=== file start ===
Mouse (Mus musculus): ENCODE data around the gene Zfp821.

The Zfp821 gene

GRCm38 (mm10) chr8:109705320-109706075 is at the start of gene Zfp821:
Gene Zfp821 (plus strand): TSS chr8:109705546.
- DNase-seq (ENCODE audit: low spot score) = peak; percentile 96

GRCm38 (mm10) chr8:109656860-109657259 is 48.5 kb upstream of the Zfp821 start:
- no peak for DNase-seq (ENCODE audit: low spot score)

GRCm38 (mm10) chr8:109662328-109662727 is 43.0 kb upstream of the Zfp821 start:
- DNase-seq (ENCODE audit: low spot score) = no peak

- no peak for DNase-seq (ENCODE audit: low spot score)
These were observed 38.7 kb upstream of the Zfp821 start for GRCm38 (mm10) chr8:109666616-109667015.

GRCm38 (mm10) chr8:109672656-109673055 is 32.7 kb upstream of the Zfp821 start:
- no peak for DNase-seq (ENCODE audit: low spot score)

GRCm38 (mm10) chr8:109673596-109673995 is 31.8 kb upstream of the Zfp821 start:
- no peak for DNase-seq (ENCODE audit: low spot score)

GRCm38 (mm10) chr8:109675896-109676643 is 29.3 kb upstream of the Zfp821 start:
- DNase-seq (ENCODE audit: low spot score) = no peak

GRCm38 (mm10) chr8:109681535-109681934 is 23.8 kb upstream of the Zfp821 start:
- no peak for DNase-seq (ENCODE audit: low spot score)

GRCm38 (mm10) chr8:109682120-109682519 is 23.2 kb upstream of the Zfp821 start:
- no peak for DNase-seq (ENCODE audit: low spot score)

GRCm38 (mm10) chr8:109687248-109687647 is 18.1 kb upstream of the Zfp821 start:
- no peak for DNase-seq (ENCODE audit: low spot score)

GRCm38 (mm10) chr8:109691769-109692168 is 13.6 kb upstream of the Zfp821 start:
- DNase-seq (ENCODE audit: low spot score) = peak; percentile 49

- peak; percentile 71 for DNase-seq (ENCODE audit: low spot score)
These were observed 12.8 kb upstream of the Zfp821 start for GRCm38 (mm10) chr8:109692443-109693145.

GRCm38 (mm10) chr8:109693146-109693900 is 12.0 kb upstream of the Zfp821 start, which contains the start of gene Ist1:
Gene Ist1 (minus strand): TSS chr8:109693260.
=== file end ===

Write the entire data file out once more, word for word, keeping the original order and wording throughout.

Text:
Mouse (Mus musculus): ENCODE data around the gene Zfp821.

The Zfp821 gene

GRCm38 (mm10) chr8:109705320-109706075 is at the start of gene Zfp821:
Gene Zfp821 (plus strand): TSS chr8:109705546.
- DNase-seq (ENCODE audit: low spot score) = peak; percentile 96

GRCm38 (mm10) chr8:109656860-109657259 is 48.5 kb upstream of the Zfp821 start:
- no peak for DNase-seq (ENCODE audit: low spot score)

GRCm38 (mm10) chr8:109662328-109662727 is 43.0 kb upstream of the Zfp821 start:
- DNase-seq (ENCODE audit: low spot score) = no peak

- no peak for DNase-seq (ENCODE audit: low spot score)
These were observed 38.7 kb upstream of the Zfp821 start for GRCm38 (mm10) chr8:109666616-109667015.

GRCm38 (mm10) chr8:109672656-109673055 is 32.7 kb upstream of the Zfp821 start:
- no peak for DNase-seq (ENCODE audit: low spot score)

GRCm38 (mm10) chr8:109673596-109673995 is 31.8 kb upstream of the Zfp821 start:
- no peak for DNase-seq (ENCODE audit: low spot score)

GRCm38 (mm10) chr8:109675896-109676643 is 29.3 kb upstream of the Zfp821 start:
- DNase-seq (ENCODE audit: low spot score) = no peak

GRCm38 (mm10) chr8:109681535-109681934 is 23.8 kb upstream of the Zfp821 start:
- no peak for DNase-seq (ENCODE audit: low spot score)

GRCm38 (mm10) chr8:109682120-109682519 is 23.2 kb upstream of the Zfp821 start:
- no peak for DNase-seq (ENCODE audit: low spot score)

GRCm38 (mm10) chr8:109687248-109687647 is 18.1 kb upstream of the Zfp821 start:
- no peak for DNase-seq (ENCODE audit: low spot score)

GRCm38 (mm10) chr8:109691769-109692168 is 13.6 kb upstream of the Zfp821 start:
- DNase-seq (ENCODE audit: low spot score) = peak; percentile 49

- peak; percentile 71 for DNase-seq (ENCODE audit: low spot score)
These were observed 12.8 kb upstream of the Zfp821 start for GRCm38 (mm10) chr8:109692443-109693145.

GRCm38 (mm10) chr8:109693146-109693900 is 12.0 kb upstream of the Zfp821 start, which contains the start of gene Ist1:
Gene Ist1 (minus strand): TSS chr8:109693260.